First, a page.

LDS Growth Encyclopedia on Missionary Work and Church Growth (Missiology)

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Stake President

Author: Matt Martinich

Posted: September 28th, 2013

A stake president presides over one of the Church's approximately 3,000 stakes and provides overarching spiritual, ecclesiastical, and administrative support for members and leaders within his stake.  Stake presidents are high priests in the Melchizedek Priesthood who live within the geographical boundaries of their stake and act as intermediaries between bishops and branch presidents and General Authorities.[1]  General authorities interview potential candidates before extending a formal call.  Stake presidents frequently serve as bishops prior to serving as a stake president and at times were counselors in a previous stake presidency.  Stake presidents function as the presiding high priest and the high priest quorum president for an entire stake.  Unlike the calling of mission president, stake president's wives do not have special responsibilities for administering to church leaders and members within the jurisdiction of their husband but nonetheless are involved in the process of their husband accepting the calling and providing him support at home and with the family as he attends to the large number of duties entailed with this calling.  Following the sale replica watches end of his service, a stake president traditionally serves within his local congregation or in a stake position.  The length of service for stake presidents varies from stake to stake as the Church does not have a predetermined length of time of service unlike some other callings such as mission president.  On average, members who serve as stake presidents generally serve in this calling for approximately nine years.[2]

 

 

There are no set qualifications for a high priest in the Melchizedek Priesthood to serve as stake president other than living in harmony with LDS teachings and having some leadership experience.  The age of stake presidents significantly varies by location.  Some areas of the world with a recent church establishment have stake presidents younger than 30 years old.  Stake presidents in most areas of the world range from 35 to 60.  The LDS Church News  reports information on newly organized stake presidencies including age, years of service, and employment status for individual stake presidency members. 

 

 

A stake presidency consists of a stake president and his two counselors who also reside within the geographical boundaries of the stake.  Stake presidents select their counselors after accepting the calling.  Stake presidents and their counselors attend to many administrative duties including ensuring church doctrines and teachings are taught correctly, interviewing and approving temple recommends, advancing prepared and worthy adult males to the Melchizedek Priesthood, interviewing and recommending members for full-time missionary service, performing church disciplinary action such as disfellowship and excommunication for members guilty of serious violations of church teachings and standards, mentoring and supporting bishops and branch presidents, and interviewing members for receiving patriarchal blessings.  Stake presidency members attend ward conferences and provide specialized training to bishoprics, branch presidencies, and the high council to assist their efforts in meeting the ecclesiastical, spiritual, and social needs of ordinary members.  Stake high councils assist the stake president and his counselors in meeting their administrative responsibilities in a stake.[3]  Stake presidencies also propose the formation and consolidation of wards and branches within their stake.  Plans for changing unit boundaries, forming and consolidating wards and branches, and reorganizing branch presidencies and bishoprics are submitted to area leaders for review and ultimately sent to Church Headquarters to grant approval.  Some stake presidents appear to have authorization to organize dependent units such as member groups within their stake without approval from area authorities or General Authorities.  A stake president presides over a stake conference in the absence of an area authority or General Authority.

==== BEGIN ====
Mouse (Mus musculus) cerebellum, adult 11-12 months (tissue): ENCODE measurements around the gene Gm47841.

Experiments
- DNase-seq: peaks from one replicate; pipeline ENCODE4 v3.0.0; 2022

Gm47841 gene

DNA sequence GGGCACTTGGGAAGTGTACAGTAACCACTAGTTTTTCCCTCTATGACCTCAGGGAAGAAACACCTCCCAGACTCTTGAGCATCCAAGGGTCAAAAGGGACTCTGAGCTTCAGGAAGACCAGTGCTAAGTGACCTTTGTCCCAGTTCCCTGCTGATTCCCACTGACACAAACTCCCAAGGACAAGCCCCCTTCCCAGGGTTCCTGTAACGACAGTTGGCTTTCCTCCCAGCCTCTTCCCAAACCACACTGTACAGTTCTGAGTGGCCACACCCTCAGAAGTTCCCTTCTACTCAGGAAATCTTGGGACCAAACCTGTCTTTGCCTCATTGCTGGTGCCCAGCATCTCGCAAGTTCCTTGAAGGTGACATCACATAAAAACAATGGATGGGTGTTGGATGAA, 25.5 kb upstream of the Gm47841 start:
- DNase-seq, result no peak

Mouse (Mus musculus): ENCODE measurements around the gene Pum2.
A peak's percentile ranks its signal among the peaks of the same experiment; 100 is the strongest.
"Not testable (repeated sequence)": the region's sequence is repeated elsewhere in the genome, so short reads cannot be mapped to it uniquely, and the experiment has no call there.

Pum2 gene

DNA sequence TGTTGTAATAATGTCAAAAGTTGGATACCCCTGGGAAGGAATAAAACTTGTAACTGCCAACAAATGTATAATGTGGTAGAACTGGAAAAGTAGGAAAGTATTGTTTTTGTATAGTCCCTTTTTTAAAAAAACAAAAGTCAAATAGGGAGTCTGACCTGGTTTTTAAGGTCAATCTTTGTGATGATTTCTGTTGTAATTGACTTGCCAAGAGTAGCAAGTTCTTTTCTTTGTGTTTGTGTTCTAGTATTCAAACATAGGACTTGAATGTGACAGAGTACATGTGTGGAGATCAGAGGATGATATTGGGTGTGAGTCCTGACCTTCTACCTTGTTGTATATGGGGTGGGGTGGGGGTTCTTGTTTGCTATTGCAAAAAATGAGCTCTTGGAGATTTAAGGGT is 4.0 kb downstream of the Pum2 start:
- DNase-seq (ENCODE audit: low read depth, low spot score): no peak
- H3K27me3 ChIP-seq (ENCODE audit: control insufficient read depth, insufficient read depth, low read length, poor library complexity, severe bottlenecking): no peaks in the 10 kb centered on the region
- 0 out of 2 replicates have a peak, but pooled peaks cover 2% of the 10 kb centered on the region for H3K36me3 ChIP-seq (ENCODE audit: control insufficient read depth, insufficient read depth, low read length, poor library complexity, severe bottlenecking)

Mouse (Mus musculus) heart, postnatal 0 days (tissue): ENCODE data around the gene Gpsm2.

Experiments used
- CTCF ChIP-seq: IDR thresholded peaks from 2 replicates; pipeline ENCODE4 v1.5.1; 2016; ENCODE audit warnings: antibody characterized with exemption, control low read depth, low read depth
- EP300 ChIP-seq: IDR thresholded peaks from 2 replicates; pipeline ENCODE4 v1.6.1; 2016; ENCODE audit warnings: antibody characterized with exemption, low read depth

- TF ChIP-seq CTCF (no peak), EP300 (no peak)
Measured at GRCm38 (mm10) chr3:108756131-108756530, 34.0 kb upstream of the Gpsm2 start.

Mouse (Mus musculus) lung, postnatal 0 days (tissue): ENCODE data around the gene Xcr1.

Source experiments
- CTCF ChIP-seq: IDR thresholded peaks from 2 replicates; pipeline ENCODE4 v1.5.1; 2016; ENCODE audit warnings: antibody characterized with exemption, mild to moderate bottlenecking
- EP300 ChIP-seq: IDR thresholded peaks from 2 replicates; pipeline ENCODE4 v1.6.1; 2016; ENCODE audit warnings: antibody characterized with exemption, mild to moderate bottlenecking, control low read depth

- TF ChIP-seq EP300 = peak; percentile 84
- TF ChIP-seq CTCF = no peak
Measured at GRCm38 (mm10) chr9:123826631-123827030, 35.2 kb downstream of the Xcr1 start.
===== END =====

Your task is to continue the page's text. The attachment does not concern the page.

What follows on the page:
Church employees oftentimes serve as stake presidents or as counselors in a stake presidency.  The Church has generally had an overrepresentation of church employees in stake leadership positions outside the United States.  Overrepresentation of church employees in stake presidencies occurs for different reasons by stake but is commonly due to church employees possessing greater church administrative training and gospel mentoring than ordinary priesthood holders, a shortage of active male members, and poverty and economic instability that has favored members who are employed by the Church.  Tracking the frequency and location of church employees serving in stake presidencies provides insight into the self-sufficiency of the Church and member activity rates in particular locations and regions.  For example, church employees do not appear overrepresented in stake presidencies in North America and many countries in Europe but are highly overrepresented in stake presidencies in some countries in Latin America, Oceania, and Asia.

 

 


 

[1]  Hinckley, Gordon.  "The Stake President," General Conference, April 2000.  https://www.lds.org/general-conference/2000/04/the-stake-president

 

[2]  "Stake President," www.mormonnewsroom,org, retrieved 24 January 2013.  http://www.mormonnewsroom.org/article/stake-president

 

[3]  "Stake President," www.mormonnewsroom,org, retrieved 24 January 2013.  http://www.mormonnewsroom.org/article/stake-president